Another ‘official’ visionary paper is the final report by the Future of Europe Group, made up of the Foreign Ministers of Austria, Belgium, Denmark, France, Italy, Germany, Luxembourg, the Netherlands, Poland, Portugal and Spain, thus not only representatives of euro area member states but also including an opt-out and a pre-in country. The time-horizon of this report is further away than that of the Van Rompuy roadmap, so it also proposes more profound reforms such as closer cooperation in external action, strengthened cooperation between European and national parliaments, and other reforms to enhance the democratic legitimacy of the Union, inter alia through the nomination of a European top candidate by each political group for the next EP elections. It also contains some ideas on how to improve the efficiency of the EU, as by reforming (the working of) the Commission, as well as the parliamentary system, with a European Parliament with the power to initiate legislation and a second chamber for the member states.
But the most utopian of these recent visions developed by politicians is without doubt Verhofstadt and Cohn-Bendit’s ‘For Europe’ called a ‘realistic utopia’ by the authors themselves. Verhofstadt and Cohn-Bendit give their all to advocate a real ‘Federal Europe’, hitting out at those who are merely defending their national interests during this crisis or, worse, want to use the crisis to (re)allocate competences to the state and regional level and play nationalist or regionalist emotions. It is also an unvarnished swipe at Barroso’s idea of a ‘Federation of Nation States’, yet another vision, which he outlined during his State of the Union. Verhofstadt and Cohn-Bendit claim that the democratic revolution (led by an avant-garde within the European Parliament) is not only a logic conclusion from an analysis of the crisis, but can simply be its single effective solution.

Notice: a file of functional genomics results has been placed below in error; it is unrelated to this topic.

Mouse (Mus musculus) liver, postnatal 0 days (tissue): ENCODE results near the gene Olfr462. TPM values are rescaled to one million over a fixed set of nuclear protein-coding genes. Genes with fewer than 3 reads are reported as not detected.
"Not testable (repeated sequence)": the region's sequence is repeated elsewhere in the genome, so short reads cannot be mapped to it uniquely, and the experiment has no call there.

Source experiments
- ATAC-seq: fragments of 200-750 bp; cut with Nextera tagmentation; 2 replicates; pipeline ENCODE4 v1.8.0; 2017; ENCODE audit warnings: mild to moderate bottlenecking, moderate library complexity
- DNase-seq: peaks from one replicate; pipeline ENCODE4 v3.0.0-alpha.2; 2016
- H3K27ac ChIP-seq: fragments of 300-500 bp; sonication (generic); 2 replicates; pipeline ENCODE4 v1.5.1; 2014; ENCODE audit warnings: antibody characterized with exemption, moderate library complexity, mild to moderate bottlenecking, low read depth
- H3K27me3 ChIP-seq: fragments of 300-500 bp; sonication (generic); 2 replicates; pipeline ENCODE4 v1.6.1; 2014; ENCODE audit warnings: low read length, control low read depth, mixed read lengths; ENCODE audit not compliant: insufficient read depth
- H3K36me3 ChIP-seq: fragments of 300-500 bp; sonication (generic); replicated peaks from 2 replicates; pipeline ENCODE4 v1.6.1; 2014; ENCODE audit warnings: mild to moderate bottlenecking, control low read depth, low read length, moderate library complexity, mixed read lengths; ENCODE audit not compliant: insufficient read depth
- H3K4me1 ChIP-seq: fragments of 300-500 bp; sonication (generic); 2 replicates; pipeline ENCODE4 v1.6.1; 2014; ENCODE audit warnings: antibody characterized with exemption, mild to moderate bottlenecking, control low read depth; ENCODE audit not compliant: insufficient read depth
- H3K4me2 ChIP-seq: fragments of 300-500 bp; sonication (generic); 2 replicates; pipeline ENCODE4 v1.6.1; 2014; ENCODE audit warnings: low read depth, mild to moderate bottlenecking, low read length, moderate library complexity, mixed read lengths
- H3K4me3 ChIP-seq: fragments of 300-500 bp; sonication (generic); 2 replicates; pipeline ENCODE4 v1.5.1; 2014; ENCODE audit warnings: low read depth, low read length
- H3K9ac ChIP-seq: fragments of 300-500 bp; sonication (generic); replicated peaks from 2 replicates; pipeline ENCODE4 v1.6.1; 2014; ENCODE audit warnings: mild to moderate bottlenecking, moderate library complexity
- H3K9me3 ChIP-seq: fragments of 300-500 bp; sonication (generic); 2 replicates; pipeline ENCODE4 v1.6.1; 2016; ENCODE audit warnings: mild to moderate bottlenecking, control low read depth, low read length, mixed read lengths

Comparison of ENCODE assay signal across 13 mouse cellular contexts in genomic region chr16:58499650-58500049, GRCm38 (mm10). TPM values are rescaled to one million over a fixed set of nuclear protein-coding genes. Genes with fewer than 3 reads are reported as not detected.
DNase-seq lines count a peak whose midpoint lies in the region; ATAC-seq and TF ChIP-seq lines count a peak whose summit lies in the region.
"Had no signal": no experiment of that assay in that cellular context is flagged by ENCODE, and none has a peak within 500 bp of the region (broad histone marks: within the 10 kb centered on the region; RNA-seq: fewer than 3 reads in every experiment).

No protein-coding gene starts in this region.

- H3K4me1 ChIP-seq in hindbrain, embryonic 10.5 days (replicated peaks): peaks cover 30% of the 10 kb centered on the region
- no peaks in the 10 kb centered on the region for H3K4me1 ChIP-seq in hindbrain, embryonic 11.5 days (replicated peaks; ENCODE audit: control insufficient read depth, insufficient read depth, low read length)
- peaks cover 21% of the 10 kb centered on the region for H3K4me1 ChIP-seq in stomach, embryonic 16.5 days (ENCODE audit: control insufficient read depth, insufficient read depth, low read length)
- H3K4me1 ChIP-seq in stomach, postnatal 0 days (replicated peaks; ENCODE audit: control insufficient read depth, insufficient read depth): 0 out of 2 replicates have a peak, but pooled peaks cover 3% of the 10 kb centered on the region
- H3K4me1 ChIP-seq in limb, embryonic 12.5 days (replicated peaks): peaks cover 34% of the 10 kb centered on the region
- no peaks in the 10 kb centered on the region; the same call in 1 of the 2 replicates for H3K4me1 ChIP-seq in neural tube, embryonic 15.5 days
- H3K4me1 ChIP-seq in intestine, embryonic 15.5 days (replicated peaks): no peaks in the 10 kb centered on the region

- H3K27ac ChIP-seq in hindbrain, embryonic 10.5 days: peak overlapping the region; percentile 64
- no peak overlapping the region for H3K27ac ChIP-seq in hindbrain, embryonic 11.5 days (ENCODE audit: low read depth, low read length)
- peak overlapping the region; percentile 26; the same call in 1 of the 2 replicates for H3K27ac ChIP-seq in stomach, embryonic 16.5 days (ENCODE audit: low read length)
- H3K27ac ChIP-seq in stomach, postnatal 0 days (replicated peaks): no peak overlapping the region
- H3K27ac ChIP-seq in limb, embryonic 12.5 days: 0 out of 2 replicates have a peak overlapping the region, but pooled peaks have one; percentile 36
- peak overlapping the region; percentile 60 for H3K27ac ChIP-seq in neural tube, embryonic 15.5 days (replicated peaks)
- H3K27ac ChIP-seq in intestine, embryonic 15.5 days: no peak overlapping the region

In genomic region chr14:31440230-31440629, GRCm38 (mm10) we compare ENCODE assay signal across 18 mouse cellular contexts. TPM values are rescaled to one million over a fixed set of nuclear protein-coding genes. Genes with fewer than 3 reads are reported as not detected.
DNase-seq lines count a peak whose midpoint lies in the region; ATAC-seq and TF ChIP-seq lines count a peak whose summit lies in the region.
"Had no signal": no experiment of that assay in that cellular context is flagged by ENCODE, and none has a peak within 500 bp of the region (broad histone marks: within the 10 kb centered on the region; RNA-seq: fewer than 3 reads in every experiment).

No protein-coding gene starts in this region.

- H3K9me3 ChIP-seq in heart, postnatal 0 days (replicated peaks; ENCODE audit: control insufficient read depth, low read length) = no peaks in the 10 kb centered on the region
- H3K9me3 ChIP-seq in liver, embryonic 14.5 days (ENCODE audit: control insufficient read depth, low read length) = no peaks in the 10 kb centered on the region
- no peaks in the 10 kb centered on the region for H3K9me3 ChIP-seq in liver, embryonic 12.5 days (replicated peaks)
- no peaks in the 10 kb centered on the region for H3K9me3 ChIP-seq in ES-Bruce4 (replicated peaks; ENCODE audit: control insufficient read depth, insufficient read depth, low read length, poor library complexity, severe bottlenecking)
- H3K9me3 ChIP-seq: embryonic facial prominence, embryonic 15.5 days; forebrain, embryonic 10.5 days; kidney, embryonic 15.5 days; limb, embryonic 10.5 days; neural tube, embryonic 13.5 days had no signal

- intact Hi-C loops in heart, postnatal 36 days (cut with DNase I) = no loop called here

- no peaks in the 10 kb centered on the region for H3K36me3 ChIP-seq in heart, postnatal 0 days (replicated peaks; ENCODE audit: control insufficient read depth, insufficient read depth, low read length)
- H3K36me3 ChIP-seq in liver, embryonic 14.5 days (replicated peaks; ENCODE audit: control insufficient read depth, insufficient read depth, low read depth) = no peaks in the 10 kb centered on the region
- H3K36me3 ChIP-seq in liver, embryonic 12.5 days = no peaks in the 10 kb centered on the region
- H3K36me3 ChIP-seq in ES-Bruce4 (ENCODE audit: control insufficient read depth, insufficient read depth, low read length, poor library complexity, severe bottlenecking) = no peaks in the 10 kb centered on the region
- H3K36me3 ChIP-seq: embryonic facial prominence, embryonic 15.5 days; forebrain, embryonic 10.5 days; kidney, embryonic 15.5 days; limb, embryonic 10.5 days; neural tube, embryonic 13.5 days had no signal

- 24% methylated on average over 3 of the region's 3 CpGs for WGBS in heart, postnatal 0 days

‘For Europe’ is less-detailed than its much shorter variants, insisting chiefly on the need to radically reform the constitutional structure of the EU (if necessary creating a two-speed or -lane Europe), and giving the federal level a substantial fiscal competence and budget. The authors expose themselves to easy criticisms that they simultaneously damn nationalism and advocate a kind of European pride, a post-national nationalism that could very difficultly not be seen as a contradiction. However, given the character of the authors this should be interpreted as provocation, rather than naivety. Verhofstadt and Cohn-Bendit are equally knowingly daredevillish when they propose that the European Parliament should declare itself a Constituante after the 2014 elections and should write a Constitution that is subsequently offered to the European populations on a take-it-or-leave it basis.
While the visionary politicians blame each other for being too timid or other-worldly, their discord is to a large extent explicable by their different positions – la fonction fait l’homme, en effet. More interesting is that on a more distanced reading we note some convergences that were unthinkable only a couple of months ago. We see some proposals returning in each of the visions discussed, most notably the (more) direct election of the President of the European Commission and the need for a eurozone budget that allows automatic redistribution, for example trough a European unemployment insurance scheme. It is now tensely waiting on the final version of the Van Rompuy Report that should be ready in December.
Dr Ferdi De Ville is assistant professor at the Centre for EU Studies, Department of Political Science, Ghent University where he teaches and writes on economic and monetary union and the euro crisis.